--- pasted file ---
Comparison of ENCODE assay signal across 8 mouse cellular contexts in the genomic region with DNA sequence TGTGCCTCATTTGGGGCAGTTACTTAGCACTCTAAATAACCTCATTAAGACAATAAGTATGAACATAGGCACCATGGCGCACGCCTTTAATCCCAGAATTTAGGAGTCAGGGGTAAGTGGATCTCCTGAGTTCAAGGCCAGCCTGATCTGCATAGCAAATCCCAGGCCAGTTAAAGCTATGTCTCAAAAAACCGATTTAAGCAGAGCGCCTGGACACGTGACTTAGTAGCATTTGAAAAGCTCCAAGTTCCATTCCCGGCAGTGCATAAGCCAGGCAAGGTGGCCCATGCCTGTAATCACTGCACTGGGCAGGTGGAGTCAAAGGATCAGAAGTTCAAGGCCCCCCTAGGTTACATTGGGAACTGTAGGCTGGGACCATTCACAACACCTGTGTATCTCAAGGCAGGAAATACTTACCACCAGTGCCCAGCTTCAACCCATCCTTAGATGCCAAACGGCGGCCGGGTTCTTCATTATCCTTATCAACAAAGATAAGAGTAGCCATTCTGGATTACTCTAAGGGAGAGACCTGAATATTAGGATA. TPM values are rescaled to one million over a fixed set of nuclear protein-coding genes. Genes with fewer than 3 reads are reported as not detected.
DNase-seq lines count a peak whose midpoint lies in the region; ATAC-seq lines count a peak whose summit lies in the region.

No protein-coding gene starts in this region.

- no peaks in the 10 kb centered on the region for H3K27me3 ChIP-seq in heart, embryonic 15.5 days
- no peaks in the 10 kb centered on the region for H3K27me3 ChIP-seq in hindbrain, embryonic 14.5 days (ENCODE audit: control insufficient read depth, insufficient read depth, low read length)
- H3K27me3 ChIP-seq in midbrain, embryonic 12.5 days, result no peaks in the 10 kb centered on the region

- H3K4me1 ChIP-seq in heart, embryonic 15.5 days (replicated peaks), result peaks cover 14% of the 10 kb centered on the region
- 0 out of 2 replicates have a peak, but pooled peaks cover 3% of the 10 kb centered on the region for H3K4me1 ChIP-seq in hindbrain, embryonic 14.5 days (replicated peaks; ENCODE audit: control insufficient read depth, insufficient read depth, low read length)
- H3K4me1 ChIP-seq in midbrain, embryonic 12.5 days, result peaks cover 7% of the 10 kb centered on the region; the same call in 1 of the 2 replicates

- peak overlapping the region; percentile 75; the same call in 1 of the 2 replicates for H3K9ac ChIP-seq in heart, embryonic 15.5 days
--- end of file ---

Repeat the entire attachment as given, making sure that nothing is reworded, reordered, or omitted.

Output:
Comparison of ENCODE assay signal across 8 mouse cellular contexts in the genomic region with DNA sequence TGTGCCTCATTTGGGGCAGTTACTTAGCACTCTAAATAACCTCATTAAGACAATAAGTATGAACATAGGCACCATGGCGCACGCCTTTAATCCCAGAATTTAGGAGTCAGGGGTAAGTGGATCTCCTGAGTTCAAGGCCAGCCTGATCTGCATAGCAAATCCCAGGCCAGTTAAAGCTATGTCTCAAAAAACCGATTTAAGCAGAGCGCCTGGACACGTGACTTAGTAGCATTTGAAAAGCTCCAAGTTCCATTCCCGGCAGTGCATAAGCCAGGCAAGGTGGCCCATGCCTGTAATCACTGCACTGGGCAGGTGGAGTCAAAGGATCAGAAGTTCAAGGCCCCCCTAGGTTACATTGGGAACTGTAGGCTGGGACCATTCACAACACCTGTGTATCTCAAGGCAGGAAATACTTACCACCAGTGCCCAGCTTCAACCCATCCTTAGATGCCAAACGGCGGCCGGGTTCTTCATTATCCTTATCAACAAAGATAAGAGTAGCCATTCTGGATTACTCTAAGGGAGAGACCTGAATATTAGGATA. TPM values are rescaled to one million over a fixed set of nuclear protein-coding genes. Genes with fewer than 3 reads are reported as not detected.
DNase-seq lines count a peak whose midpoint lies in the region; ATAC-seq lines count a peak whose summit lies in the region.

No protein-coding gene starts in this region.

- no peaks in the 10 kb centered on the region for H3K27me3 ChIP-seq in heart, embryonic 15.5 days
- no peaks in the 10 kb centered on the region for H3K27me3 ChIP-seq in hindbrain, embryonic 14.5 days (ENCODE audit: control insufficient read depth, insufficient read depth, low read length)
- H3K27me3 ChIP-seq in midbrain, embryonic 12.5 days, result no peaks in the 10 kb centered on the region

- H3K4me1 ChIP-seq in heart, embryonic 15.5 days (replicated peaks), result peaks cover 14% of the 10 kb centered on the region
- 0 out of 2 replicates have a peak, but pooled peaks cover 3% of the 10 kb centered on the region for H3K4me1 ChIP-seq in hindbrain, embryonic 14.5 days (replicated peaks; ENCODE audit: control insufficient read depth, insufficient read depth, low read length)
- H3K4me1 ChIP-seq in midbrain, embryonic 12.5 days, result peaks cover 7% of the 10 kb centered on the region; the same call in 1 of the 2 replicates

- peak overlapping the region; percentile 75; the same call in 1 of the 2 replicates for H3K9ac ChIP-seq in heart, embryonic 15.5 days